English soldiers for positions of command ii
bal barons and senii-civilized nations. He hui
been unfortunate only when he has undertaker
to serve his own country directly, SS In Hasuto
tend, where hs returned his commission in tin
course ol B DBW months, and also in Bombay,
wh're he frankly admitted his error of judg
mont in accepting the post of [Secretary to tht
Viceroy, Chineso Gordon has suooeedod
whenever hehas been left Inc to cut out his
work for himself and to square it with his own
Standard* of disinterested action in tlie interest
of humanity. There is no man who knows thc
?Soudan so thoroughly as he dens. There ls nc
ofl : in the English Army who is so competent
to restore order to the distracted provinces, te
rescue tho garrisons, mid either to withdraw
from the country without fobs of dignity or to
withstand tho advance of the False Prophet.
Yet we are inclined lei believe Hint he will bc
hippier and mon' successful In the Congo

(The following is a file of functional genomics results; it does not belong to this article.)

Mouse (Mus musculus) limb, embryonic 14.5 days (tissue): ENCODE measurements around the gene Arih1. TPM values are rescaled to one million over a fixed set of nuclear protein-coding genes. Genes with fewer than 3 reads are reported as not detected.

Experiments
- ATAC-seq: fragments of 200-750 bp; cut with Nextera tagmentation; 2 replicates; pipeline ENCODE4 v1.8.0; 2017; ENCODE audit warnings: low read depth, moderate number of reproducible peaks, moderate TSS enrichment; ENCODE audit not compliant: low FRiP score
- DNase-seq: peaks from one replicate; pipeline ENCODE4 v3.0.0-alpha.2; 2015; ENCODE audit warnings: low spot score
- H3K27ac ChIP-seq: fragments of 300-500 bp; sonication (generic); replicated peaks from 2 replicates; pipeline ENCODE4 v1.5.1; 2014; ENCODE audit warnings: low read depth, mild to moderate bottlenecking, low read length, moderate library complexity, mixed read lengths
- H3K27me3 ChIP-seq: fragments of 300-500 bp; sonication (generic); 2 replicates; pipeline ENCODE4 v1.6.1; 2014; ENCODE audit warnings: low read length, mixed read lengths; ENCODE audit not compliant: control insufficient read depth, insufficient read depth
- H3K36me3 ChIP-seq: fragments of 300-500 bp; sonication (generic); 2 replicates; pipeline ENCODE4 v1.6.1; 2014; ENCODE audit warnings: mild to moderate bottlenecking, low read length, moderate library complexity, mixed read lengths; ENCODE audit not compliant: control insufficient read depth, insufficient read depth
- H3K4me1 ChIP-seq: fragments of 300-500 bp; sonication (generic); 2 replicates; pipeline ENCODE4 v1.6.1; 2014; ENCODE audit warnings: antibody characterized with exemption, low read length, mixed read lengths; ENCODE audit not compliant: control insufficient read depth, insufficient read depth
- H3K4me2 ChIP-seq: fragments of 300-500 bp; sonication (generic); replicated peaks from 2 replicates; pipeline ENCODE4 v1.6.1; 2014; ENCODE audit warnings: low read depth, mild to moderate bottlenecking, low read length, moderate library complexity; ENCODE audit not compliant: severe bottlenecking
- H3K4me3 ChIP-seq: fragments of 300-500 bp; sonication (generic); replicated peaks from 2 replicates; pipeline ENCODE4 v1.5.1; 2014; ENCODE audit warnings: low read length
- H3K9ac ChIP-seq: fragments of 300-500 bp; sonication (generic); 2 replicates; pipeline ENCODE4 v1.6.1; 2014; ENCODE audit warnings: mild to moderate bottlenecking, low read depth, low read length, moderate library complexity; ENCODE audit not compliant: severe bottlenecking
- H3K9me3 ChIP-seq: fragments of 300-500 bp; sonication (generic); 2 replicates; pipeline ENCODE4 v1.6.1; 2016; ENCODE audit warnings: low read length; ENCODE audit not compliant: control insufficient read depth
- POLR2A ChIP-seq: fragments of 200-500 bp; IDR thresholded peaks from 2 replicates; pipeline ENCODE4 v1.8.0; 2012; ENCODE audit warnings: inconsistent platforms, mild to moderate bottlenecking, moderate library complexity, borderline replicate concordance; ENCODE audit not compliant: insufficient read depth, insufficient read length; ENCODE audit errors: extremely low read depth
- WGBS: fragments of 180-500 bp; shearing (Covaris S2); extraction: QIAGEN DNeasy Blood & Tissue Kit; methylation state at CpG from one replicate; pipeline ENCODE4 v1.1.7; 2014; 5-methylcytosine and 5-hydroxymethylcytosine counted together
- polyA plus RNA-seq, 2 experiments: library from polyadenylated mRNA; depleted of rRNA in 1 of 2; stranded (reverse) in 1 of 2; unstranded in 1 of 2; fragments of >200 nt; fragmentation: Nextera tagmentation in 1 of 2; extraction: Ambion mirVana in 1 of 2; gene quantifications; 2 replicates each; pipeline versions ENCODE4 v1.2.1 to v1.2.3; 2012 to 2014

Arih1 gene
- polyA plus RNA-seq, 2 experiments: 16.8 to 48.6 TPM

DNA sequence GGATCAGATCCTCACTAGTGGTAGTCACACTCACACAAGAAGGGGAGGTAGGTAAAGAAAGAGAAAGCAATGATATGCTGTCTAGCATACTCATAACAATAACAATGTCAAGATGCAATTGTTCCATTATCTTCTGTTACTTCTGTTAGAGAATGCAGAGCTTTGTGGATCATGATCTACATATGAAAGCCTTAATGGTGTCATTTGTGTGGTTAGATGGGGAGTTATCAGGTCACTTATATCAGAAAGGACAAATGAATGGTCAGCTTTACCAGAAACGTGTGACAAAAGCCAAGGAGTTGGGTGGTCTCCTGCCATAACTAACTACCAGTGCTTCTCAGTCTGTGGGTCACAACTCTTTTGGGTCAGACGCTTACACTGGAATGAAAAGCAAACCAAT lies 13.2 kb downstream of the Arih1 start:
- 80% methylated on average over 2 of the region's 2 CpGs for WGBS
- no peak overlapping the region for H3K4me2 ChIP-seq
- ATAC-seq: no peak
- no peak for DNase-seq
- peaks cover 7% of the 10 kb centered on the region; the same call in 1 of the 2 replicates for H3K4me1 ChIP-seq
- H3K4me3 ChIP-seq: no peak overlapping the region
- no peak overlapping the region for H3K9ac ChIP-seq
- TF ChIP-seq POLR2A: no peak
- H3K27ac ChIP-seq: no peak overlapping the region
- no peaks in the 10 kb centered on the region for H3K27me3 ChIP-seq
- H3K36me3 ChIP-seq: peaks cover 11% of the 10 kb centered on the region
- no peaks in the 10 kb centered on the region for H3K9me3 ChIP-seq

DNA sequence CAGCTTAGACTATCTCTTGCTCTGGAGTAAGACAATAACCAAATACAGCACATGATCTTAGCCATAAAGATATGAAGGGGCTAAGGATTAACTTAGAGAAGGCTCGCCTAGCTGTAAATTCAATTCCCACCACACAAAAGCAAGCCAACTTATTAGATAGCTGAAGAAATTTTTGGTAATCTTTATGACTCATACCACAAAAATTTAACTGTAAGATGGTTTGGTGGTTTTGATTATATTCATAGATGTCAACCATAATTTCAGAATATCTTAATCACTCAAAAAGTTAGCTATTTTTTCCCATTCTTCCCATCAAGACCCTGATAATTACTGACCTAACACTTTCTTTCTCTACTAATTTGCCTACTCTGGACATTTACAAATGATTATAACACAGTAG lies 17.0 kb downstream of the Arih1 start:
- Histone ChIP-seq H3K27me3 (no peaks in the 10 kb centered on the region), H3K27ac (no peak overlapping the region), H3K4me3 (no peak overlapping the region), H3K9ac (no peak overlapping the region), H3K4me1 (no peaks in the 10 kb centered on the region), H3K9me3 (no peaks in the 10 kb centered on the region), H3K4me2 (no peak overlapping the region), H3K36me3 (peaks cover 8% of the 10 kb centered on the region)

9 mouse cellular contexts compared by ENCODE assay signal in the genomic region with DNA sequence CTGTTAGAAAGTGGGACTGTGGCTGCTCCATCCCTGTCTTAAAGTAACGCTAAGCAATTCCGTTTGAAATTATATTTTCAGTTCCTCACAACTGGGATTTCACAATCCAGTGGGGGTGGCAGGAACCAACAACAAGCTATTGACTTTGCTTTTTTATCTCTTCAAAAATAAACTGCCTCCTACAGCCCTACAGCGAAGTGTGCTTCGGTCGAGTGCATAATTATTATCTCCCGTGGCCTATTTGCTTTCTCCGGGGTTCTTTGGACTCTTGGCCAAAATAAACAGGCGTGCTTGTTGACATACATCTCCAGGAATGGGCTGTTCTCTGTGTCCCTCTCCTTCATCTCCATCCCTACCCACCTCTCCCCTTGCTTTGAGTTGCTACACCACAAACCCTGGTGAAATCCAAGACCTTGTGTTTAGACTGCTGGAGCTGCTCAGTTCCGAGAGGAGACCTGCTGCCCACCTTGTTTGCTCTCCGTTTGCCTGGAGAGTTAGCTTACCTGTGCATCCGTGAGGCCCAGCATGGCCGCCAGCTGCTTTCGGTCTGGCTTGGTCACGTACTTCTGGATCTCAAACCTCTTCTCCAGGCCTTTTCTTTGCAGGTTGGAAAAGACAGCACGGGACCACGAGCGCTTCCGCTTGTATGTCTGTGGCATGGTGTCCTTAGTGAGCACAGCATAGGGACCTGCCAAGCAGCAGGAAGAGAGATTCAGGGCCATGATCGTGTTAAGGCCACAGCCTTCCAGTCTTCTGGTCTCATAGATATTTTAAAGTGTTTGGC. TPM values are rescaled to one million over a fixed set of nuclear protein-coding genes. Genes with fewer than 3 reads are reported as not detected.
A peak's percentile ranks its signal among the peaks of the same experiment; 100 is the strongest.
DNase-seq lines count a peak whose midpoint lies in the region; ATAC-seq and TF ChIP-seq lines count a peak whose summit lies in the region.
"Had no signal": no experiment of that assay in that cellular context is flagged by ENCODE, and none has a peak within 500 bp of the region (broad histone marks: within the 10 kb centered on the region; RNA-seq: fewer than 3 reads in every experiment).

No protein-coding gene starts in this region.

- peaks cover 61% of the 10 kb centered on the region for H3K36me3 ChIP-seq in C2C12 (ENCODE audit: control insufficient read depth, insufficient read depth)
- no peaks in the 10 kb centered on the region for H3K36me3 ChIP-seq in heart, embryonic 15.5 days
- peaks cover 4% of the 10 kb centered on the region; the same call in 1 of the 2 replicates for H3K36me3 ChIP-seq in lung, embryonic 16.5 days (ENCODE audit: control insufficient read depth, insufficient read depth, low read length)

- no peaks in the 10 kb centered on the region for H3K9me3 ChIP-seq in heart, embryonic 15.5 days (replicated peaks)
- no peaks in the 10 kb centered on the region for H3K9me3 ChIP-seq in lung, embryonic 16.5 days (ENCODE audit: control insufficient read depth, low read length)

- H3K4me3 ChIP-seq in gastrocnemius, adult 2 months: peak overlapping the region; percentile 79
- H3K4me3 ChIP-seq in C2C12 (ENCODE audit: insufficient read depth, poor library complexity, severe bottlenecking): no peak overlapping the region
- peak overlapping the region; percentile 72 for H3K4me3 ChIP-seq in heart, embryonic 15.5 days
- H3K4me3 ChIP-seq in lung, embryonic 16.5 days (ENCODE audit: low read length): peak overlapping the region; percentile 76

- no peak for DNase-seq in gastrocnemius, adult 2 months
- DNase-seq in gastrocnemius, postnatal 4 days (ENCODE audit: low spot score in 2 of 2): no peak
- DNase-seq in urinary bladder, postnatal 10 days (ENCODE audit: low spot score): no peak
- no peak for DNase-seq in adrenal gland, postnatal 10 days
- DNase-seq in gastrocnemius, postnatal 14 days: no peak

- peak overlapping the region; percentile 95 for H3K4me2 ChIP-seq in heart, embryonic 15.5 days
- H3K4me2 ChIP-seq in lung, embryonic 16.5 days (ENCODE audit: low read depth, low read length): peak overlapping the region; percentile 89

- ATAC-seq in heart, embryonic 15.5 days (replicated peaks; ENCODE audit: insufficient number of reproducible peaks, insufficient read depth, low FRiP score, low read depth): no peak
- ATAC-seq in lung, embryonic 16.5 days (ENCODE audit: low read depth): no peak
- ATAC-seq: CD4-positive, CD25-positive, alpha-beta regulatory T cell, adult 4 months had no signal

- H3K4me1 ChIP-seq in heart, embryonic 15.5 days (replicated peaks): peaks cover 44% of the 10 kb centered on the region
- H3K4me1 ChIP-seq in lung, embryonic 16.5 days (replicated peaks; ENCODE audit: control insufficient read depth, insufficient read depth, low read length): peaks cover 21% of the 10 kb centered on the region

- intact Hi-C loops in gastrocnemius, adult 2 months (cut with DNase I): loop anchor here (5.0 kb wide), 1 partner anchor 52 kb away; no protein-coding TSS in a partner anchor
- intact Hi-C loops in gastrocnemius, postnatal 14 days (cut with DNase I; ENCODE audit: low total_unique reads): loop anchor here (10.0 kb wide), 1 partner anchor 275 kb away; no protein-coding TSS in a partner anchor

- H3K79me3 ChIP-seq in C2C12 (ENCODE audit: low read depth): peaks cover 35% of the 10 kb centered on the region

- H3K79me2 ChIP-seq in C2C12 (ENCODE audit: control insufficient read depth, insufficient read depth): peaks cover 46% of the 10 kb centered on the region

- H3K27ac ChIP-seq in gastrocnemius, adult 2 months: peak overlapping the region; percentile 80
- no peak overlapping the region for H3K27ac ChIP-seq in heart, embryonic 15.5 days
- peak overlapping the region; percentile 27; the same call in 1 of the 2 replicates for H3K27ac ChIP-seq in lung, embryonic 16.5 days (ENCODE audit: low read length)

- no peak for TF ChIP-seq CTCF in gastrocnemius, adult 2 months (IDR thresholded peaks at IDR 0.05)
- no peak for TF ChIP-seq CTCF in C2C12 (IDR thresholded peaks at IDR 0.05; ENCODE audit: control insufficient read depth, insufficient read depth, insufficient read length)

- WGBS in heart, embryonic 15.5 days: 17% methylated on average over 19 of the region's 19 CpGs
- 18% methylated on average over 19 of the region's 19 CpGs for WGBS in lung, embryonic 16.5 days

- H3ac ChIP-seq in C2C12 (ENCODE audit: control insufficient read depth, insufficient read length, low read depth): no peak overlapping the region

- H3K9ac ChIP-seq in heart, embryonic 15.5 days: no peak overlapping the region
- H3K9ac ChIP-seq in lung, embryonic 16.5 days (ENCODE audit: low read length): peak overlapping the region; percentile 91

Country, with complete liberty of action and
opportunity for pursuing those high moral aims
which he always keeps in view, than he would
be in the position of commutiil in Egypt or toe
Soudan which the military authorities have
seriously though! of conferring upon bim.
Our reduced contemporary) Ths New- tort
Times, is in a chronic .-tate of unhappiness about
Tin: Tkiulnk. One day it snarls because we
haven't exposed the Public Works DepaitnMnt
enough ;?the next, because wc have exposed it
too much, A story of it-own Invention, that
the politicians arc scheming to give Tm;
I'liri'vi: Editor an office?-in spite of hi*
prompt declination of office whenever ten*
lered?throws it into spasmsj find his
lanna! trip to Albany to discharge
lu- duties of his nnsalaried life position aa
nemberofthe Board of Begenta always gives
t the h.- stories.
We are really unable to return this deep eon